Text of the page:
GM plants are still able to proliferate in countries and continents where their use have already failed. Lack of vital information about certain GM crops may be one of the primary reasons which have led biotech companies to continue distributing them even though their cultivation has been marred by failure. One such example is Monsanto’s failed GM Maize.
According to a report provided by the African Safety for Biosafety, the rest of the countries in the African continent are being pushed to cultivate the failed and defective Bt Maize. The MON810 maize has recently been withdrawn from farms across South Africa because of the worsening insect resistance the crops have managed to develop. In the process, it became harder and harder for farmers to control the insect problem that plagued the GM maize crop. But it seems that biotech giant Monsanto is not yet ready to admit the failure and taking the GM crop out of the African market.
The main selling point of this particular GM maize is that it will allow corn farmers to have better corn production by planting corn that can resist pests and thrive in the area it is planted in. over the course of 15 years, insects that the said GM crop aimed to control has developed massive resistance. This led to the proliferation of insects and pests that are already becoming resistant to the powerful insecticides that GM maize employs during its cultivation. This has led to many South African farms to spray more insecticide into their farms, a practice that the said GM crops aim to minimize.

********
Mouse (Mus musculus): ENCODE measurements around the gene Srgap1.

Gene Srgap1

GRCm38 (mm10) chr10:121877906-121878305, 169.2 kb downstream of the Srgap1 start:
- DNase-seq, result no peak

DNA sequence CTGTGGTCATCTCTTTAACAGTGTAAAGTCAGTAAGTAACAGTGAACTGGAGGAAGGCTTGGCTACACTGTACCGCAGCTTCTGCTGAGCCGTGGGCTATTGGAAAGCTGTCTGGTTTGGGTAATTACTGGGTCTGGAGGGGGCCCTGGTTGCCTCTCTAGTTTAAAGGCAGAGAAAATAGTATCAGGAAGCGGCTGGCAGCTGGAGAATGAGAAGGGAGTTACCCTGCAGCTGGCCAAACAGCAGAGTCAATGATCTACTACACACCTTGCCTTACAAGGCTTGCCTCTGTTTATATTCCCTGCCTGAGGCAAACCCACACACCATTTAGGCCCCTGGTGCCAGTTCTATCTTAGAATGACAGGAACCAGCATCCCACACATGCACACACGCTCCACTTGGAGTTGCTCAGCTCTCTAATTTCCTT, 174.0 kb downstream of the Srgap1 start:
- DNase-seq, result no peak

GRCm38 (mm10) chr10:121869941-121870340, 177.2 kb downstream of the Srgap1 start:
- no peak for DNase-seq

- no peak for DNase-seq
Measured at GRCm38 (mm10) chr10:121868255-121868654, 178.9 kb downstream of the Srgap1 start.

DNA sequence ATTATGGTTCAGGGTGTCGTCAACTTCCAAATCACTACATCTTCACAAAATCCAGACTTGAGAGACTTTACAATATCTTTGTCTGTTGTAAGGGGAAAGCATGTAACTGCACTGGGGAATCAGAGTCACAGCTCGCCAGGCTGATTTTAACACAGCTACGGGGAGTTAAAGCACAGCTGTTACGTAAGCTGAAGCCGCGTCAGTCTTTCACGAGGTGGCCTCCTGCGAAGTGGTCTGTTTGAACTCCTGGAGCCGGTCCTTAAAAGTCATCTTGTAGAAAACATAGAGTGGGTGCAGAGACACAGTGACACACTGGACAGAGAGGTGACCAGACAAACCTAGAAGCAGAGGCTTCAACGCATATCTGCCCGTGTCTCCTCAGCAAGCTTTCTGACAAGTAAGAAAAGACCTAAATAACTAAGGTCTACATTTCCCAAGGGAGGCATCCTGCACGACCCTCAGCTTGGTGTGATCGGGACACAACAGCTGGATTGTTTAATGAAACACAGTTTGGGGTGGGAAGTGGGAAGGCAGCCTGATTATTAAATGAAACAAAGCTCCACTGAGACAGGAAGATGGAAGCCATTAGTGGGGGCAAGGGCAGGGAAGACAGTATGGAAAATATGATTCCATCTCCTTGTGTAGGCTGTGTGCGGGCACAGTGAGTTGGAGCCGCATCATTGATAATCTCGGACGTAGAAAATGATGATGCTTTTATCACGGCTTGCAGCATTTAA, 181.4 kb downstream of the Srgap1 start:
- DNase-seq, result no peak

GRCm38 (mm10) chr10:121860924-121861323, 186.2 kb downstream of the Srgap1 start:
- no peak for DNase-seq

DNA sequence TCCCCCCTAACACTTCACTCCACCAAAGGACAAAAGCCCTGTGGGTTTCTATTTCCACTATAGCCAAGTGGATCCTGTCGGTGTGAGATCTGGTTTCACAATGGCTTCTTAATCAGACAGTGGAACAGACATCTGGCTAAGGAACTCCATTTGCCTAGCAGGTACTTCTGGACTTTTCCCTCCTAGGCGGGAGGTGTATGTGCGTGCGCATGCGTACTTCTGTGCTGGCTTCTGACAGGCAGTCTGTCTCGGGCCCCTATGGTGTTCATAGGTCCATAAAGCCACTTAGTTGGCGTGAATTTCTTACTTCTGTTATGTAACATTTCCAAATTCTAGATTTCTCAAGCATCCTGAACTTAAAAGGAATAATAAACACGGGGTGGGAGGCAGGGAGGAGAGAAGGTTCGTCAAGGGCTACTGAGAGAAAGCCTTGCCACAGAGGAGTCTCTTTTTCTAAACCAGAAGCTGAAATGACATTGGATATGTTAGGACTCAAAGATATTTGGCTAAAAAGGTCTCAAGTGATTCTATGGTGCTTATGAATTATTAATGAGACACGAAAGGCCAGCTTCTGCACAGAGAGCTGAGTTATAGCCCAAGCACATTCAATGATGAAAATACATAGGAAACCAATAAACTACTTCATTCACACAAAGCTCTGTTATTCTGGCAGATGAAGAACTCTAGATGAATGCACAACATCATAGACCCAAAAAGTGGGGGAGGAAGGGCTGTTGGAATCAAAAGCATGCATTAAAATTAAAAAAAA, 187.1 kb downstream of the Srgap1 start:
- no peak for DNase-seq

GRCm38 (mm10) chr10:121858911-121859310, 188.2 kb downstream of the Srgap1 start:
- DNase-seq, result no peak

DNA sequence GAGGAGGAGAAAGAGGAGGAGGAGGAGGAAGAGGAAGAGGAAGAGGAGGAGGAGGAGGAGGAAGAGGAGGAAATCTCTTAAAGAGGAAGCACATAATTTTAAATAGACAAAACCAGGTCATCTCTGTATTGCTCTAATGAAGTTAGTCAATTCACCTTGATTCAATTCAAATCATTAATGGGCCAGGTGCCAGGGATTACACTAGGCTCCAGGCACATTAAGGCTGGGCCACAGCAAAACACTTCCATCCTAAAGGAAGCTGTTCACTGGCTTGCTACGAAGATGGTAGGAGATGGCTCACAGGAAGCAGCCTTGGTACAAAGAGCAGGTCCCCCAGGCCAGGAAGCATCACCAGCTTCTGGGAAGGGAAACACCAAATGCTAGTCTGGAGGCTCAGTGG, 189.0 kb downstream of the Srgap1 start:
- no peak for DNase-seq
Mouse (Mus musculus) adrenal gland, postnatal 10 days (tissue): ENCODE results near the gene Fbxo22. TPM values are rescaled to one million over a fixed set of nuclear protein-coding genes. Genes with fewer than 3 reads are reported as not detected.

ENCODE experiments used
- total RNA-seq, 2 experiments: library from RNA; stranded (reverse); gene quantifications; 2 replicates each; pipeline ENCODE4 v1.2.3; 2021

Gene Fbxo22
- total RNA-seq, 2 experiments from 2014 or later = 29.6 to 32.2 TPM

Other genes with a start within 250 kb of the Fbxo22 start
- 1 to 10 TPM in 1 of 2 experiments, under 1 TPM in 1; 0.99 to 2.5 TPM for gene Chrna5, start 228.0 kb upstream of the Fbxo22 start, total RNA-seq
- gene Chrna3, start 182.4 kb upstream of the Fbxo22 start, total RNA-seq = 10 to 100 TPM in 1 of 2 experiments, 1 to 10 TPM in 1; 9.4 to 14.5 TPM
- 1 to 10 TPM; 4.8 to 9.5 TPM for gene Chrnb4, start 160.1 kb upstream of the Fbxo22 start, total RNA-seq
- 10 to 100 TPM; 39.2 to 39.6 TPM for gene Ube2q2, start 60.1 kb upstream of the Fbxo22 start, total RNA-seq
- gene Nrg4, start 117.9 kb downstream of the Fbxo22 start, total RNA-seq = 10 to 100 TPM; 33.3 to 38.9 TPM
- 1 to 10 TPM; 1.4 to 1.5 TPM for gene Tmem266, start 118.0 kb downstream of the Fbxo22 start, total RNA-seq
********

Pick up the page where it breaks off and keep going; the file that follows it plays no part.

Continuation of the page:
But despite these worsening conditions, Monsanto is still trying to promote the cultivation of MON810 maize in other African countries in very sneaky ways. The biotech company donated MON810 maize royalty-free to the Gates Foundation’s Water Efficient Maize for Africa or WEMA Project. This project is being rolled out in African countries like Mozambique, Kenya, Uganda, and Tanzania. Although defective, the biotech giant is still trying to promote MON810 to these countries, thereby spreading the area where this type of GM maize is going to be cultivated. It certainly follows that the problems South Africa experienced while planting this defective GM corn will soon spread to the other African countries.